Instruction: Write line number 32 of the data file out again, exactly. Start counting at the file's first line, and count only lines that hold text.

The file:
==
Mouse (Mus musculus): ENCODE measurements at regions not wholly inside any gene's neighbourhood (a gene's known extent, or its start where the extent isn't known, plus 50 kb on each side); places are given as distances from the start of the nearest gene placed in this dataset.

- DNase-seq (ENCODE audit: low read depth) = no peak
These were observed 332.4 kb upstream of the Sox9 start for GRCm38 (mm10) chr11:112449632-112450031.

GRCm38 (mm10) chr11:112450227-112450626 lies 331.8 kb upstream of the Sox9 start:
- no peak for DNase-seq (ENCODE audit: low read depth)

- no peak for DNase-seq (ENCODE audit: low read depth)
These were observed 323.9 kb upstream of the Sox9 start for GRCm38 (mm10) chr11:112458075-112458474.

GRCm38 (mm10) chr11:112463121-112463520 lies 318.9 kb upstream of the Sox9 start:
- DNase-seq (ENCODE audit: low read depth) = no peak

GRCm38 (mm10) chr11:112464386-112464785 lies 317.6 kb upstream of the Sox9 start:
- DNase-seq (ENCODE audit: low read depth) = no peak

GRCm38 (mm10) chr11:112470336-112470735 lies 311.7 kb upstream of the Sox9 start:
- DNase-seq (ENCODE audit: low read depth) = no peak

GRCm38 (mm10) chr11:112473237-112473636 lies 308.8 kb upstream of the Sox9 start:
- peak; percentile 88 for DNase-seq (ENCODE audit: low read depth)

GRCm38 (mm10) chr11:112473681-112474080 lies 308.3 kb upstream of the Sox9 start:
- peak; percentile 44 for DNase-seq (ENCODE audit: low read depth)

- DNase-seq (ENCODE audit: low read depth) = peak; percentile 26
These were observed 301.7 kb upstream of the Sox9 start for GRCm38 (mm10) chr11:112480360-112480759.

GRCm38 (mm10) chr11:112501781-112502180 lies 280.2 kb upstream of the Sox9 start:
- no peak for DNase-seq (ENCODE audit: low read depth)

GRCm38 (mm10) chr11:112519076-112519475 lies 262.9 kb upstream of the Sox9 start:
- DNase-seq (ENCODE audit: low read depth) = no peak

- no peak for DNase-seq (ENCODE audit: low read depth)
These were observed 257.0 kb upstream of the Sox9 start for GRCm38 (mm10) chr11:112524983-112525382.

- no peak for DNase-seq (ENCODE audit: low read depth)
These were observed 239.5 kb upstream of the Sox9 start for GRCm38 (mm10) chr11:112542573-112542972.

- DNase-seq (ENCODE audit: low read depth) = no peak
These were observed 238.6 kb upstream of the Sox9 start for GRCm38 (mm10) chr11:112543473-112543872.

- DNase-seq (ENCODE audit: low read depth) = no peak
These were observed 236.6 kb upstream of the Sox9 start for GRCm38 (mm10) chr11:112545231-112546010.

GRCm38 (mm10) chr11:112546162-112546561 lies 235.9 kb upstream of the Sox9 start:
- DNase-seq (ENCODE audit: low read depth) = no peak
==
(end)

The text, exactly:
GRCm38 (mm10) chr11:112546162-112546561 lies 235.9 kb upstream of the Sox9 start: